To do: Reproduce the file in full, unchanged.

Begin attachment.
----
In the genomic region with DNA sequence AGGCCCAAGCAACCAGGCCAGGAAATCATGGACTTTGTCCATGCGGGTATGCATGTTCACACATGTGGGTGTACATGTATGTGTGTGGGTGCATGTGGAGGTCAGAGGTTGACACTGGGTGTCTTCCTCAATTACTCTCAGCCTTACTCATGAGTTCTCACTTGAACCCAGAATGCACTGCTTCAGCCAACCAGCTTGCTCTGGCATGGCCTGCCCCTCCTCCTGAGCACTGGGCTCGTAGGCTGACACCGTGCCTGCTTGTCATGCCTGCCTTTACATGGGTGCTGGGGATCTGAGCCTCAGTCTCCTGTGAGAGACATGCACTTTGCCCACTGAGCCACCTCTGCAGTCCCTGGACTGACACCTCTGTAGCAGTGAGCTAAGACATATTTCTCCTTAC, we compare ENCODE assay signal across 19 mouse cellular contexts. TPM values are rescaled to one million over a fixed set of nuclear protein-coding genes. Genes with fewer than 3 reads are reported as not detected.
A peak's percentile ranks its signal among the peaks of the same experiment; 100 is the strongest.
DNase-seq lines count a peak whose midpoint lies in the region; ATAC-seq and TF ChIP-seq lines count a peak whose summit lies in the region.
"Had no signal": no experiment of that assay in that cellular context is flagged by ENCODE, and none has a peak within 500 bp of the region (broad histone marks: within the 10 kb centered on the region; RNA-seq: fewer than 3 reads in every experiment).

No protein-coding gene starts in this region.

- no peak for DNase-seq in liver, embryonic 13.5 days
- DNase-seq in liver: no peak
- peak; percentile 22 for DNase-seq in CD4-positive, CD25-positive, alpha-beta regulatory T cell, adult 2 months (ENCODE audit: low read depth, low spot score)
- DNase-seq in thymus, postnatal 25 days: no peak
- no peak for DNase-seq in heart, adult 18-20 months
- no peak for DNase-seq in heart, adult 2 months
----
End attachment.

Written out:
In the genomic region with DNA sequence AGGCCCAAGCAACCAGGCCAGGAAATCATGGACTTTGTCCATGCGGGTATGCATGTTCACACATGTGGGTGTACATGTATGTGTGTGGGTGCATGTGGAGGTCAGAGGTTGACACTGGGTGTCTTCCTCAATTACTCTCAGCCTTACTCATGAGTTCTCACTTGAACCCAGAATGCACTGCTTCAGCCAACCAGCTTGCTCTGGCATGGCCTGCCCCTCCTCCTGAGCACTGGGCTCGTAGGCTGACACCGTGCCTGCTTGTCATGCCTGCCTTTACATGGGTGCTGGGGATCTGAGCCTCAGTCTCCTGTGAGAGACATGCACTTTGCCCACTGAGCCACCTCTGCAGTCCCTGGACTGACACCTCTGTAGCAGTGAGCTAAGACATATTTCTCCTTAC, we compare ENCODE assay signal across 19 mouse cellular contexts. TPM values are rescaled to one million over a fixed set of nuclear protein-coding genes. Genes with fewer than 3 reads are reported as not detected.
A peak's percentile ranks its signal among the peaks of the same experiment; 100 is the strongest.
DNase-seq lines count a peak whose midpoint lies in the region; ATAC-seq and TF ChIP-seq lines count a peak whose summit lies in the region.
"Had no signal": no experiment of that assay in that cellular context is flagged by ENCODE, and none has a peak within 500 bp of the region (broad histone marks: within the 10 kb centered on the region; RNA-seq: fewer than 3 reads in every experiment).

No protein-coding gene starts in this region.

- no peak for DNase-seq in liver, embryonic 13.5 days
- DNase-seq in liver: no peak
- peak; percentile 22 for DNase-seq in CD4-positive, CD25-positive, alpha-beta regulatory T cell, adult 2 months (ENCODE audit: low read depth, low spot score)
- DNase-seq in thymus, postnatal 25 days: no peak
- no peak for DNase-seq in heart, adult 18-20 months
- no peak for DNase-seq in heart, adult 2 months